In the U.K. since October 1st, 2008 public buildings over 1,000 m2 must display a Display Energy Certificate (DEC). DECs document the actual energy usage of a building and look similar to the energy labels provided on new cars and electrical appliances. In addition an Energy Performance Certificate (EPC) is required whan any building is built, rented or sold.
In the U.S. six cities and two states have passed laws requiring energy benchmarking of existing buildings. It is estimated that these laws will affect 4 billion ft2 of floor space in major real estate markets.
- Washington State
- Washington, DC
- New York City
- San Francisco
Washington, D.C. was the first city to pass an energy benchmarking law. The Clean and Affordable Energy Act of 2008 required that all buildings owned by D.C. of 10,000 ft2 or more be energy benchmarked by 2009. Private non-residential buildings of at least 200,000 ft2 had to begin benchmarking annually starting in 2010. By 2013 all non-residential buildings of at least 50,000 square feet will require benchmarking.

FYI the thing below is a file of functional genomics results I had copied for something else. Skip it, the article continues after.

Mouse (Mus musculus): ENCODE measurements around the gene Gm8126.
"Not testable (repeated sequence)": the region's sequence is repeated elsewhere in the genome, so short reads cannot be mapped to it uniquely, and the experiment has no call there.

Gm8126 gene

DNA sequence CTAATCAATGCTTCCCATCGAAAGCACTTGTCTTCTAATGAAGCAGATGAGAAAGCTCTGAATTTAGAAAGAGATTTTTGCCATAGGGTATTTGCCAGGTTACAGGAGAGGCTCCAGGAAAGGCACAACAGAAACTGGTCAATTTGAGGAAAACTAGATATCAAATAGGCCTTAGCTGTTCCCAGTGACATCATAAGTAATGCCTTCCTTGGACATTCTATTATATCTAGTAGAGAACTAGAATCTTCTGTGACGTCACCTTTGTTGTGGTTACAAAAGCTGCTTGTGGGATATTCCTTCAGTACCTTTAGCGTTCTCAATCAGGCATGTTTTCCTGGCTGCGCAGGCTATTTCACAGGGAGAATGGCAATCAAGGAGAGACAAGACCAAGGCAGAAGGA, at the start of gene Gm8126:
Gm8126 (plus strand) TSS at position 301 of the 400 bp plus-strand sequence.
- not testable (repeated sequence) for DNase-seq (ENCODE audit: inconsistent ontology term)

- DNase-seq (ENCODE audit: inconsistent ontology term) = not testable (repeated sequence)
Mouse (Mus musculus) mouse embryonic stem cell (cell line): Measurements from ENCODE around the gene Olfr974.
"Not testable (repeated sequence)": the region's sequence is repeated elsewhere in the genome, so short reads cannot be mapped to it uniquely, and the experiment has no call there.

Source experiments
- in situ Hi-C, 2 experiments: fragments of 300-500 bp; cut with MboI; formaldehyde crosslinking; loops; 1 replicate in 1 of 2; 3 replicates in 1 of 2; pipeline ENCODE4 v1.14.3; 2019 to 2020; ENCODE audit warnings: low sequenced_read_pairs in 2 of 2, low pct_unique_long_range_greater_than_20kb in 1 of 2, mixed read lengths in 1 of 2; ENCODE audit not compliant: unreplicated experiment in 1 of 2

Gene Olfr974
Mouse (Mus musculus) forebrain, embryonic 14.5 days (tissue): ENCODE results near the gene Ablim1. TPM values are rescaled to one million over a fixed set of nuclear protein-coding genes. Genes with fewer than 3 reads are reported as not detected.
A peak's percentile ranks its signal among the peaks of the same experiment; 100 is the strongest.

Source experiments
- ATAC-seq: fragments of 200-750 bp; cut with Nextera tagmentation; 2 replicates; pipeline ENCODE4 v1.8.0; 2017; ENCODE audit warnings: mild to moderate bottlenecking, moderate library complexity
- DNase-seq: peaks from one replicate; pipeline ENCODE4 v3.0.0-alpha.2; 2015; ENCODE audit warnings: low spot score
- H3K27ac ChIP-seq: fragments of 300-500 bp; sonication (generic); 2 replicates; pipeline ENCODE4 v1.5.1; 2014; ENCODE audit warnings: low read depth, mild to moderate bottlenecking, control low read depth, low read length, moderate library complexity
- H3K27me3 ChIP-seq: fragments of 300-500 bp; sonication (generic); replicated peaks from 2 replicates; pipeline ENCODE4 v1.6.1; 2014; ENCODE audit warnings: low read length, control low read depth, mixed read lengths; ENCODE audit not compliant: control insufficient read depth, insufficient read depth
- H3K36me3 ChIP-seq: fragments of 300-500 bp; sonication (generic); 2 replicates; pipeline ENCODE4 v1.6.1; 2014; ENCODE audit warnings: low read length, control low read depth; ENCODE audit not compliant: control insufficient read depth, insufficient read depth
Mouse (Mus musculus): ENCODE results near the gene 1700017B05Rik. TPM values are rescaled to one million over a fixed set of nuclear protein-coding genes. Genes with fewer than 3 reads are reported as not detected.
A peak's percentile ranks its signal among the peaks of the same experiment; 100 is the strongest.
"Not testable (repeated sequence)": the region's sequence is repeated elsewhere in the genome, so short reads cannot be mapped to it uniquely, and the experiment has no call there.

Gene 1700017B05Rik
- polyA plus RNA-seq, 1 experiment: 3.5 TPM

New York City passed a benchmarking law in 2009 as part of the Greener, Greater Buildings Plan. It requires that buildings owned by the city larger than 10,000 ft2 were required to initiate annual energy and water benchmarking by May 1, 2010. Private buildings with more than 50,000 ft2 had to begining benchmark their energy and water usage annually starting May 1, 2011.
In February 2011 the San Francisco Board of Supervisors passed the Existing Commercial Buildings Energy Performance Ordinance, requiring energy audits and annual ENERGY STAR benchmarking and public disclosure for existing commercial buildings 10,000 ft2 or larger to annually benchmark and disclose energy performance to the public, and to have a detailed energy audit including recommendations for energy efficiency improvements conducted every five years.
In June 2012, Philadelphia passed a law that requires commercial buildings larger than 50,000 ft2 to report energy and water consumption to city government. A year from now owners will be required to begin benchmarking buildings. Based on the reported data, buildings will receive a green score, which will be publicly available online.